__________________________________________________________________________#             SEQUENCE LISTING- (1) GENERAL INFORMATION:-    (iii) NUMBER OF SEQUENCES: 38- (2) INFORMATION FOR SEQ ID NO:1:-      (i) SEQUENCE CHARACTERISTICS:#acids    (A) LENGTH: 15 amino     (B) TYPE: amino acid     (C) STRANDEDNESS: single     (D) TOPOLOGY: linear-     (ii) MOLECULE TYPE: peptide-     (xi) SEQUENCE DESCRIPTION: SEQ ID NO:1:- Gly Xaa Val Lys Trp Phe Asn Xaa Xaa Lys Gl - #y Phe Gly Phe Ile#                 15- (2) INFORMATION FOR SEQ ID NO:2:-      (i) SEQUENCE CHARACTERISTICS:     (A) LENGTH: 23 bases     (B) TYPE: nucleic acid     (C) STRANDEDNESS: single     (D) TOPOLOGY: linear-     (ii) MOLECULE TYPE: DNA (genomic)-     (xi) SEQUENCE DESCRIPTION: SEQ ID NO:2:#                23TNAA CNC- (2) INFORMATION FOR SEQ ID NO:3:-      (i) SEQUENCE CHARACTERISTICS:#acids    (A) LENGTH: 10 amino     (B) TYPE: amino acid     (C) STRANDEDNESS: single     (D) TOPOLOGY: linear-     (ii) MOLECULE TYPE: peptide-     (xi) SEQUENCE DESCRIPTION: SEQ ID NO:3:- Gly Pro Xaa Ala Xaa Asn Val Thr Xaa Xaa#                 10- (2) INFORMATION FOR SEQ ID NO:4:-      (i) SEQUENCE CHARACTERISTICS:     (A) LENGTH: 24 bases     (B) TYPE: nucleic acid     (C) STRANDEDNESS: single     (D) TOPOLOGY: linear-     (ii) MOLECULE TYPE: DNA (genomic)-     (xi) SEQUENCE DESCRIPTION: SEQ ID NO:4:#                24NNNG GNCC- (2) INFORMATION FOR SEQ ID NO:5:-      (i) SEQUENCE CHARACTERISTICS:#acids    (A) LENGTH: 10 amino     (B) TYPE: amino acid     (C) STRANDEDNESS: single     (D) TOPOLOGY: linear-     (ii) MOLECULE TYPE: peptide-     (xi) SEQUENCE DESCRIPTION: SEQ ID NO:5:- Asp Val Phe Val His Phe Ser Ala Ile Gln#                 10- (2) INFORMATION FOR SEQ ID NO:6:-      (i) SEQUENCE CHARACTERISTICS:     (A) LENGTH: 28 bases     (B) TYPE: nucleic acid     (C) STRANDEDNESS: single     (D) TOPOLOGY: linear-     (ii) MOLECULE TYPE: DNA (genomic)-     (xi) SEQUENCE DESCRIPTION: SEQ ID NO:6:#             28   TCTC TGCTATCC- (2) INFORMATION FOR SEQ ID NO:7:-      (i) SEQUENCE CHARACTERISTICS:     (A) LENGTH: 28 bases     (B) TYPE: nucleic acid     (C) STRANDEDNESS: single     (D) TOPOLOGY: linear-     (ii) MOLECULE TYPE: DNA (genomic)-     (xi) SEQUENCE DESCRIPTION: SEQ ID NO:7:#             28   TACG AATACATC- (2) INFORMATION FOR SEQ ID NO:8:-      (i) SEQUENCE CHARACTERISTICS:     (A) LENGTH: 23 bases     (B) TYPE: nucleic acid     (C) STRANDEDNESS: single     (D) TOPOLOGY: linear-     (ii) MOLECULE TYPE: DNA (genomic)-     (xi) SEQUENCE DESCRIPTION: SEQ ID NO:8:#                23TCAA CGC- (2) INFORMATION FOR SEQ ID NO:9:-      (i) SEQUENCE CHARACTERISTICS:     (A) LENGTH: 23 bases     (B) TYPE: nucleic acid     (C) STRANDEDNESS: single     (D) TOPOLOGY: linear-     (ii) MOLECULE TYPE: DNA (genomic)-     (xi) SEQUENCE DESCRIPTION: SEQ ID NO:9:#                23TTAA CGC- (2) INFORMATION FOR SEQ ID NO:10:-      (i) SEQUENCE CHARACTERISTICS:     (A) LENGTH: 23 bases     (B) TYPE: nucleic acid     (C) STRANDEDNESS: single     (D) TOPOLOGY: linear-     (ii) MOLECULE TYPE: DNA (genomic)-     (xi) SEQUENCE DESCRIPTION: SEQ ID NO:10:#                23TCAA CGA- (2) INFORMATION FOR SEQ ID NO:11:-      (i) SEQUENCE CHARACTERISTICS:     (A) LENGTH: 23 bases     (B) TYPE: nucleic acid     (C) STRANDEDNESS: single     (D) TOPOLOGY: linear-     (ii) MOLECULE TYPE: DNA (genomic)-     (xi) SEQUENCE DESCRIPTION: SEQ ID NO:11:#                23TCAA CGC- (2) INFORMATION FOR SEQ ID NO:12:-      (i) SEQUENCE CHARACTERISTICS:     (A) LENGTH: 23 bases     (B) TYPE: nucleic acid     (C) STRANDEDNESS: single     (D) TOPOLOGY: linear-     (ii) MOLECULE TYPE: DNA (genomic)-     (xi) SEQUENCE DESCRIPTION: SEQ ID NO:12:#                23TTAA CCC- (2) INFORMATION FOR SEQ ID NO:13:-      (i) SEQUENCE CHARACTERISTICS:     (A) LENGTH: 23 bases     (B) TYPE: nucleic acid     (C) STRANDEDNESS: single     (D) TOPOLOGY: linear-     (ii) MOLECULE TYPE: DNA (genomic)-     (xi) SEQUENCE DESCRIPTION: SEQ ID NO:13:#                23TCAA CTC- (2) INFORMATION FOR SEQ ID NO:14:-      (i) SEQUENCE CHARACTERISTICS:     (A) LENGTH: 23 bases     (B) TYPE: nucleic acid     (C) STRANDEDNESS: single     (D) TOPOLOGY: linear-     (ii) MOLECULE TYPE: DNA (genomic)-     (xi) SEQUENCE DESCRIPTION: SEQ ID NO:14:#                23TTAA CGC- (2) INFORMATION FOR SEQ ID NO:15:-      (i) SEQUENCE CHARACTERISTICS:     (A) LENGTH: 23 bases     (B) TYPE: nucleic acid     (C) STRANDEDNESS: single     (D) TOPOLOGY: linear-     (ii) MOLECULE TYPE: DNA (genomic)-     (xi) SEQUENCE DESCRIPTION: SEQ ID NO:15:#                23TTAA CGC- (2) INFORMATION FOR SEQ ID NO:16:-      (i) SEQUENCE CHARACTERISTICS:     (A) LENGTH: 23 bases     (B) TYPE: nucleic acid     (C) STRANDEDNESS: single     (D) TOPOLOGY: linear-     (ii) MOLECULE TYPE: DNA (genomic)-     (xi) SEQUENCE DESCRIPTION: SEQ ID NO:16:#                23TTAA TGT- (2) INFORMATION FOR SEQ ID NO:17:-      (i) SEQUENCE CHARACTERISTICS:     (A) LENGTH: 23 bases     (B) TYPE: nucleic acid     (C) STRANDEDNESS: single     (D) TOPOLOGY: linear-     (ii) MOLECULE TYPE: DNA (genomic)-     (xi) SEQUENCE DESCRIPTION: SEQ ID NO:17:#                23TTAA CGC- (2) INFORMATION FOR SEQ ID NO:18:-      (i) SEQUENCE CHARACTERISTICS:     (A) LENGTH: 28 bases     (B) TYPE: nucleic acid     (C) STRANDEDNESS: single     (D) TOPOLOGY: linear-     (ii) MOLECULE TYPE: DNA (genomic)-     (xi) SEQUENCE DESCRIPTION: SEQ ID NO:18:#             28   TCTC TGCTATTC- (2) INFORMATION FOR SEQ ID NO:19:-      (i) SEQUENCE CHARACTERISTICS:     (A) LENGTH: 28 bases     (B) TYPE: nucleic acid     (C) STRANDEDNESS: single     (D) TOPOLOGY: linear-     (ii) MOLECULE TYPE: DNA (genomic)-     (xi) SEQUENCE DESCRIPTION: SEQ ID NO:19:#             28   TTTC TGCGATTC- (2) INFORMATION FOR SEQ ID NO:20:-      (i) SEQUENCE CHARACTERISTICS:     (A) LENGTH: 28 bases     (B) TYPE: nucleic acid     (C) STRANDEDNESS: single     (D) TOPOLOGY: linear-     (ii) MOLECULE TYPE: DNA (genomic)-     (xi) SEQUENCE DESCRIPTION: SEQ ID NO:20:#             28   TCTC CGCTATCC- (2) INFORMATION FOR SEQ ID NO:21:-      (i) SEQUENCE CHARACTERISTICS:     (A) LENGTH: 28 bases     (B) TYPE: nucleic acid     (C) STRANDEDNESS: single     (D) TOPOLOGY: linear-     (ii) MOLECULE TYPE: DNA (genomic)-     (xi) SEQUENCE DESCRIPTION: SEQ ID NO:21:#             28   TCTC TGCTATTC- (2) INFORMATION FOR SEQ ID NO:22:-      (i) SEQUENCE CHARACTERISTICS:     (A) LENGTH: 28 bases     (B) TYPE: nucleic acid     (C) STRANDEDNESS: single     (D) TOPOLOGY: linear-     (ii) MOLECULE TYPE: DNA (genomic)-     (xi) SEQUENCE DESCRIPTION: SEQ ID NO:22:#             28   TCTC TGCTATCC- (2) INFORMATION FOR SEQ ID NO:23:-      (i) SEQUENCE CHARACTERISTICS:     (A) LENGTH: 28 bases     (B) TYPE: nucleic acid     (C) STRANDEDNESS: single     (D) TOPOLOGY: linear-     (ii) MOLECULE TYPE: DNA (genomic)-     (xi) SEQUENCE DESCRIPTION: SEQ ID NO:23:#                 28CTC TGCTATTC- (2) INFORMATION FOR SEQ ID NO:24:-      (i) SEQUENCE CHARACTERISTICS:     (A) LENGTH: 28 bases     (B) TYPE: nucleic acid     (C) STRANDEDNESS: single     (D) TOPOLOGY: linear-     (ii) MOLECULE TYPE: DNA (genomic)-     (xi) SEQUENCE DESCRIPTION: SEQ ID NO:24:#             28   TCAG CGCTATCC- (2) INFORMATION FOR SEQ ID NO:25:-      (i) SEQUENCE CHARACTERISTICS:     (A) LENGTH: 28 bases     (B) TYPE: nucleic acid     (C) STRANDEDNESS: single     (D) TOPOLOGY: linear-     (ii) MOLECULE TYPE: DNA (genomic)-     (xi) SEQUENCE DESCRIPTION: SEQ ID NO:25:#             28   TCTC AGCTACTC- (2) INFORMATION FOR SEQ ID NO:26:-      (i) SEQUENCE CHARACTERISTICS:     (A) LENGTH: 28 bases     (B) TYPE: nucleic acid     (C) STRANDEDNESS: single     (D) TOPOLOGY: linear-     (ii) MOLECULE TYPE: DNA (genomic)-     (xi) SEQUENCE DESCRIPTION: SEQ ID NO:26:#             28   AAAC TGCCATCA- (2) INFORMATION FOR SEQ ID NO:27:-      (i) SEQUENCE CHARACTERISTICS:     (A) LENGTH: 28 bases     (B) TYPE: nucleic acid     (C) STRANDEDNESS: single     (D) TOPOLOGY: linear-     (ii) MOLECULE TYPE: DNA (genomic)-     (xi) SEQUENCE DESCRIPTION: SEQ ID NO:27:#             28   TCTC TGCTATCC- (2) INFORMATION FOR SEQ ID NO:28:-      (i) SEQUENCE CHARACTERISTICS:     (A) LENGTH: 24 bases     (B) TYPE: nucleic acid     (C) STRANDEDNESS: single     (D) TOPOLOGY: linear-     (ii) MOLECULE TYPE: DNA (genomic)-     (xi) SEQUENCE DESCRIPTION: SEQ ID NO:28:#                24ACGT AACC- (2) INFORMATION FOR SEQ ID NO:29:-      (i) SEQUENCE CHARACTERISTICS:     (A) LENGTH: 24 bases     (B) TYPE: nucleic acid     (C) STRANDEDNESS: single     (D) TOPOLOGY: linear-     (ii) MOLECULE TYPE: DNA (genomic)-     (xi) SEQUENCE DESCRIPTION: SEQ ID NO:29:#                24ATGT CATC- (2) INFORMATION FOR SEQ ID NO:30:-      (i) SEQUENCE CHARACTERISTICS:     (A) LENGTH: 24 bases     (B) TYPE: nucleic acid     (C) STRANDEDNESS: single     (D) TOPOLOGY: linear-     (ii) MOLECULE TYPE: DNA (genomic)-     (xi) SEQUENCE DESCRIPTION: SEQ ID NO:30:#                24ACGT AACA- (2) INFORMATION FOR SEQ ID NO:31:-      (i) SEQUENCE CHARACTERISTICS:     (A) LENGTH: 24 bases     (B) TYPE: nucleic acid     (C) STRANDEDNESS: single     (D) TOPOLOGY: linear-     (ii) MOLECULE TYPE: DNA (genomic)-     (xi) SEQUENCE DESCRIPTION: SEQ ID NO:31:#                24ACGT AACC- (2) INFORMATION FOR SEQ ID NO:32:-      (i) SEQUENCE CHARACTERISTICS:     (A) LENGTH: 24 bases     (B) TYPE: nucleic acid     (C) STRANDEDNESS: single     (D) TOPOLOGY: linear-     (ii) MOLECULE TYPE: DNA (genomic)-     (xi) SEQUENCE DESCRIPTION: SEQ ID NO:32:#                24ACGT TACT- (2) INFORMATION FOR SEQ ID NO:33:-      (i) SEQUENCE CHARACTERISTICS:     (A) LENGTH: 24 bases     (B) TYPE: nucleic acid     (C) STRANDEDNESS: single     (D) TOPOLOGY: linear-     (ii) MOLECULE TYPE: DNA (genomic)-     (xi) SEQUENCE DESCRIPTION: SEQ ID NO:33:#                24ACGT TCAA- (2) INFORMATION FOR SEQ ID NO:34:-      (i) SEQUENCE CHARACTERISTICS:     (A) LENGTH: 24 bases     (B) TYPE: nucleic acid     (C) STRANDEDNESS: single     (D) TOPOLOGY: linear-     (ii) MOLECULE TYPE: DNA (genomic)-     (xi) SEQUENCE DESCRIPTION: SEQ ID NO:34:#                24ATGT AACT- (2) INFORMATION FOR SEQ ID NO:35:-      (i) SEQUENCE CHARACTERISTICS:     (A) LENGTH: 24 bases     (B) TYPE: nucleic acid     (C) STRANDEDNESS: single     (D) TOPOLOGY: linear-     (ii) MOLECULE TYPE: DNA (genomic)-     (xi) SEQUENCE DESCRIPTION: SEQ ID NO:35:#                24ACGT AACC- (2) INFORMATION FOR SEQ ID NO:36:-      (i) SEQUENCE CHARACTERISTICS:     (A) LENGTH: 24 bases     (B) TYPE: nucleic acid     (C) STRANDEDNESS: single     (D) TOPOLOGY: linear-     (ii) MOLECULE TYPE: DNA (genomic)-     (xi) SEQUENCE DESCRIPTION: SEQ ID NO:36:#                24TGCA TTGG- (2) INFORMATION FOR SEQ ID NO:37:-      (i) SEQUENCE CHARACTERISTICS:#acids    (A) LENGTH: 15 amino     (B) TYPE: amino acid     (C) STRANDEDNESS: single     (D) TOPOLOGY: linear-     (ii) MOLECULE TYPE: peptide-     (xi) SEQUENCE DESCRIPTION: SEQ ID NO:37:- Gly Xaa Val Lys Trp Phe Asn Xaa Xaa Gly Gl - #y Phe Gly Phe Ile#                 15- (2) INFORMATION FOR SEQ ID NO:38:-      (i) SEQUENCE CHARACTERISTICS:#acids    (A) LENGTH: 10 amino     (B) TYPE: amino acid     (C) STRANDEDNESS: single     (D) TOPOLOGY: linear-     (ii) MOLECULE TYPE: peptide-     (xi) SEQUENCE DESCRIPTION: SEQ ID NO:38:- Gly Pro Xaa Ala Xaa Asn Val Thr Xaa Xaa#                 10__________________________________________________________________________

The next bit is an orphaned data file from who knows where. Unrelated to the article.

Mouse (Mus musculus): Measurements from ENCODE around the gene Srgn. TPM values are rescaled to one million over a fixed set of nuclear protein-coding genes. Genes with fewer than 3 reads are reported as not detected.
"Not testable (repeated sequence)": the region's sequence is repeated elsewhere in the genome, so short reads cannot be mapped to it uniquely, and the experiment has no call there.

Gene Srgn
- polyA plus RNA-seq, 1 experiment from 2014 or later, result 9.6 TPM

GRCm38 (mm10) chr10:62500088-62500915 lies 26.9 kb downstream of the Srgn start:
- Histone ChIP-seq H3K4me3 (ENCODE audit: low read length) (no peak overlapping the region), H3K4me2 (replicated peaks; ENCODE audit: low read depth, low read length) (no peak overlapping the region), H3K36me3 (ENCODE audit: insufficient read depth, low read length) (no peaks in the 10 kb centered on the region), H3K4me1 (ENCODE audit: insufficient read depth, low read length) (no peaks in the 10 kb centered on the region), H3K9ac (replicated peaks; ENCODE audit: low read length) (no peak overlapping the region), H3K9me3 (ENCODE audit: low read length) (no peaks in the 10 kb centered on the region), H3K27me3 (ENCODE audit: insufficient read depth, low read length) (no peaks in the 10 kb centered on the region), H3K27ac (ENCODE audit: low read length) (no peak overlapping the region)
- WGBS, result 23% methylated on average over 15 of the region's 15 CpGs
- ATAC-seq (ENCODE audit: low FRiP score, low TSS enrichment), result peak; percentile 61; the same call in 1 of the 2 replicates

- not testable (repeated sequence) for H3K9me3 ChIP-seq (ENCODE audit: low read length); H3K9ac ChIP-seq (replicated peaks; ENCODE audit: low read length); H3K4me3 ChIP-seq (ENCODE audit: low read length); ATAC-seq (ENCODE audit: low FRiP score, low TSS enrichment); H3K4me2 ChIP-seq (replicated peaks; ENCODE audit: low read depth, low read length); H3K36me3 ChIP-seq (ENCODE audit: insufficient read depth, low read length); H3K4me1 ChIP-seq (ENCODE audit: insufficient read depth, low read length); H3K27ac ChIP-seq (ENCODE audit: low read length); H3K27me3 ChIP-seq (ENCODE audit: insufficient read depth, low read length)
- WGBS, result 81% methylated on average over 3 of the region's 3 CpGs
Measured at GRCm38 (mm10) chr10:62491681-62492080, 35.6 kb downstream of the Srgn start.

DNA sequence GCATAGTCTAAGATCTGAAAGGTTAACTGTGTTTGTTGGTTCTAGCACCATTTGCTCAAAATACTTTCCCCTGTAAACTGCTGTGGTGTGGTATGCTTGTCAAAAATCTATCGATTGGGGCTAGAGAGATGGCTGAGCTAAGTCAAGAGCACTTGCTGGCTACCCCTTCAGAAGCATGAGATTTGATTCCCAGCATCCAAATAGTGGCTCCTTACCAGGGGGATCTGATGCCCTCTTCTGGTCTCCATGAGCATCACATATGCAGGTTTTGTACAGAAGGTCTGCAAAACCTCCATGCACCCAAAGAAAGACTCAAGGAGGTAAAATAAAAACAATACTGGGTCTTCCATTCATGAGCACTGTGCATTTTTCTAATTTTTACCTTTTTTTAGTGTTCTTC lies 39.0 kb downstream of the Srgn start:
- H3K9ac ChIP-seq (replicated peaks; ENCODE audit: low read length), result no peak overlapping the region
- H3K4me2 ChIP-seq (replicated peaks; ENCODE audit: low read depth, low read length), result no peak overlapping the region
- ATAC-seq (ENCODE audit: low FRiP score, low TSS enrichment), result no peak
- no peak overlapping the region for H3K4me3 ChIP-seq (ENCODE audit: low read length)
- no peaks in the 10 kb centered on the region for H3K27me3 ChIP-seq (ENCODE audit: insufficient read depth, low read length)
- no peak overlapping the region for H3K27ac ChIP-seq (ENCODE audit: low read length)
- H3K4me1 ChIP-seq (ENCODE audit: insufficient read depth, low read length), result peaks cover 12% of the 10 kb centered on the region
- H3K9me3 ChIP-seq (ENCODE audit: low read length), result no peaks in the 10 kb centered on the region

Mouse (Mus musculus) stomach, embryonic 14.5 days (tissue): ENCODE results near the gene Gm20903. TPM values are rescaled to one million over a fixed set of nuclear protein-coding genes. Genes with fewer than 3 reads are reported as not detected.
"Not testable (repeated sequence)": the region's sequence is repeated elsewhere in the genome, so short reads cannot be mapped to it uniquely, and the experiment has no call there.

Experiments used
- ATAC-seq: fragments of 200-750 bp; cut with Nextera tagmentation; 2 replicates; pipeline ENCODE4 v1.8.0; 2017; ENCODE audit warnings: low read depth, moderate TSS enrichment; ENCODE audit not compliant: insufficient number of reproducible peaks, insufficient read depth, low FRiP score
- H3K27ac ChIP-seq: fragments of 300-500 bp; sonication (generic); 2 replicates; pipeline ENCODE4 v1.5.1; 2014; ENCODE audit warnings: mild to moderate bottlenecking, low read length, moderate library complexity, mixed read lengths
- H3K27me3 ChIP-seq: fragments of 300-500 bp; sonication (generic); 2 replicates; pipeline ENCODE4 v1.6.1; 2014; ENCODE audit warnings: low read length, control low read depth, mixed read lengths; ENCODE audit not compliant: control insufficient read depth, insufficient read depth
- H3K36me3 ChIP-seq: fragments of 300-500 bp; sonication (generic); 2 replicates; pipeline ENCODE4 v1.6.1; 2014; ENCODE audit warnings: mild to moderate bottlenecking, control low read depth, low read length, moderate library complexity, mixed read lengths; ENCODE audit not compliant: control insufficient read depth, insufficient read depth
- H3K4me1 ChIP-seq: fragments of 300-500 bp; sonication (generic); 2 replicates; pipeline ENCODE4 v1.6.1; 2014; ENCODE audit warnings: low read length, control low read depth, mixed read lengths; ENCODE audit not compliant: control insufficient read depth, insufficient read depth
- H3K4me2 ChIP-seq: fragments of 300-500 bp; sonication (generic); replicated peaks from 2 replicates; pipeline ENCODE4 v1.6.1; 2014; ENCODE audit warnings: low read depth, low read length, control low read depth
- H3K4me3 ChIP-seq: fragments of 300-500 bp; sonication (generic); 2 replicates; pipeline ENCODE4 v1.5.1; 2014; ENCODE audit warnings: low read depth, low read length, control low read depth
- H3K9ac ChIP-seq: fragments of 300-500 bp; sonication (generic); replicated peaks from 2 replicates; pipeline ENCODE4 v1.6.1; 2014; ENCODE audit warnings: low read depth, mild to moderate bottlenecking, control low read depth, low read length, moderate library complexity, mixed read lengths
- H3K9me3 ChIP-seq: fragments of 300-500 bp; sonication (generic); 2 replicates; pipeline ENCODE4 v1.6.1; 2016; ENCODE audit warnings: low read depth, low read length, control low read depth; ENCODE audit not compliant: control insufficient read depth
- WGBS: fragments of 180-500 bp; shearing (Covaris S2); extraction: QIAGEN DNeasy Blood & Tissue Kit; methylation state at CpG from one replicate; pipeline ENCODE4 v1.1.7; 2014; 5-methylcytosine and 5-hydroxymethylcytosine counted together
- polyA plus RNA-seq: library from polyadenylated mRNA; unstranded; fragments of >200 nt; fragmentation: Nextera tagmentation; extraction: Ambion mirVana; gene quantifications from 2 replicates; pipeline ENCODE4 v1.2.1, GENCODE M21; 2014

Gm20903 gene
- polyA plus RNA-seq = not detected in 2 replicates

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Non-Patent Citations
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US6376191Nov 6, 2000Apr 23, 2002Mergen, Ltd.Microarray-based analysis of polynucleotide sequence variations
US6500620Dec 19, 2000Dec 31, 2002Mergen Ltd.Methods for amplifying and detecting multiple polynucleotides on a solid phase support
US6528254 *Oct 29, 1999Mar 4, 2003StratageneMethods for detection of a target nucleic acid sequence
US6808888Jul 10, 2002Oct 26, 2004Primagen Holding B.V.Universal nucleic acid amplification system for nucleic acids in a sample
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Classifications
U.S. Classification435/91.2, 435/6.14
International ClassificationC12Q1/68
Cooperative ClassificationC12Q1/6888
European ClassificationC12Q1/68M10
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Effective date: 19960612